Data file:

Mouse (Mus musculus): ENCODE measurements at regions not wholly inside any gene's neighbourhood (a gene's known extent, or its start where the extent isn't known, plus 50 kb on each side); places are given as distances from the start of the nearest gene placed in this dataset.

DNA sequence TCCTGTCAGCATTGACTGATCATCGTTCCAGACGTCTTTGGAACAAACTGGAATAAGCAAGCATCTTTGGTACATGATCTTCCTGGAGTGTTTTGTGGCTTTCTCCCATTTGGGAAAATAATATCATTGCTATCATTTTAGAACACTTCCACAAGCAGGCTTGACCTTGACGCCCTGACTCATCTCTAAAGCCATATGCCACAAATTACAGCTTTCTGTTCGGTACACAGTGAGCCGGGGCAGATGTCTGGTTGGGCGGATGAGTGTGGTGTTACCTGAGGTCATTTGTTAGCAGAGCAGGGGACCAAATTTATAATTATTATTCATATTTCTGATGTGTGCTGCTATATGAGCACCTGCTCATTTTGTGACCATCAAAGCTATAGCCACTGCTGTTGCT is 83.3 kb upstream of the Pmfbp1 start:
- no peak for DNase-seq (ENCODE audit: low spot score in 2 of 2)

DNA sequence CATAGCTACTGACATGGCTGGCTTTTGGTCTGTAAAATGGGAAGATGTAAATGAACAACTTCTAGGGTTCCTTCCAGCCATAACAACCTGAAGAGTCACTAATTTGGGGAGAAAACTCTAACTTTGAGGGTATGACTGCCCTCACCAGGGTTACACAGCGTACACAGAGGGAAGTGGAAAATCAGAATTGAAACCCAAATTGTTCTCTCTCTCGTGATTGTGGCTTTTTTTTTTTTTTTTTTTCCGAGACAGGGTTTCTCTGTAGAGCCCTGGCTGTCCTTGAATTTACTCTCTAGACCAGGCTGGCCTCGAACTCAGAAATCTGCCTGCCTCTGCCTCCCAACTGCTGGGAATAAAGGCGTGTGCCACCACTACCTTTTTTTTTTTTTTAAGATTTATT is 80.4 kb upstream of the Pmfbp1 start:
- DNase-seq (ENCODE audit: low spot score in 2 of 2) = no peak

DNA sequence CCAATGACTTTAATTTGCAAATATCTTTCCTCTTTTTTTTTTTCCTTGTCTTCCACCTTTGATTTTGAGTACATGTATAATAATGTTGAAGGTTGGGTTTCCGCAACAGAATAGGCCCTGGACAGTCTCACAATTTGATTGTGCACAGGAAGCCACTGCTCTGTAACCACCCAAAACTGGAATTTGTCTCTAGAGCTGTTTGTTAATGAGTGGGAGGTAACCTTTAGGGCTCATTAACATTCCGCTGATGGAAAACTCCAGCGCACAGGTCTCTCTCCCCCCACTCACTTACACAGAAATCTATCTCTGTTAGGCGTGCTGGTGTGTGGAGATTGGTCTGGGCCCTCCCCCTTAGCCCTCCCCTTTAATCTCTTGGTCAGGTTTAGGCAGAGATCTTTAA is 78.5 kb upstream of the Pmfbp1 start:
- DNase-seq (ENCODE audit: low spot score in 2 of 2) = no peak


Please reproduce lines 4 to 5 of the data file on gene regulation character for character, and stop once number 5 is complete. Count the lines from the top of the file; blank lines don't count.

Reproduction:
DNA sequence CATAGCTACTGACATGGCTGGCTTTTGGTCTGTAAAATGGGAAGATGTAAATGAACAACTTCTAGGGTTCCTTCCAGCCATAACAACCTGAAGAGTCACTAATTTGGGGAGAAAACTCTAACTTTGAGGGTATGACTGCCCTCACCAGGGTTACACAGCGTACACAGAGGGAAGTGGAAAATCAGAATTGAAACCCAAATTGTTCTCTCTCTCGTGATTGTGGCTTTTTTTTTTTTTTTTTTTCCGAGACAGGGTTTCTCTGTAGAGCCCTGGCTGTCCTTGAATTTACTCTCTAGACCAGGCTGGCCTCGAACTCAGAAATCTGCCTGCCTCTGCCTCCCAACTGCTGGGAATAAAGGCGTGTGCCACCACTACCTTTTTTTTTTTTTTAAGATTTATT is 80.4 kb upstream of the Pmfbp1 start:
- DNase-seq (ENCODE audit: low spot score in 2 of 2) = no peak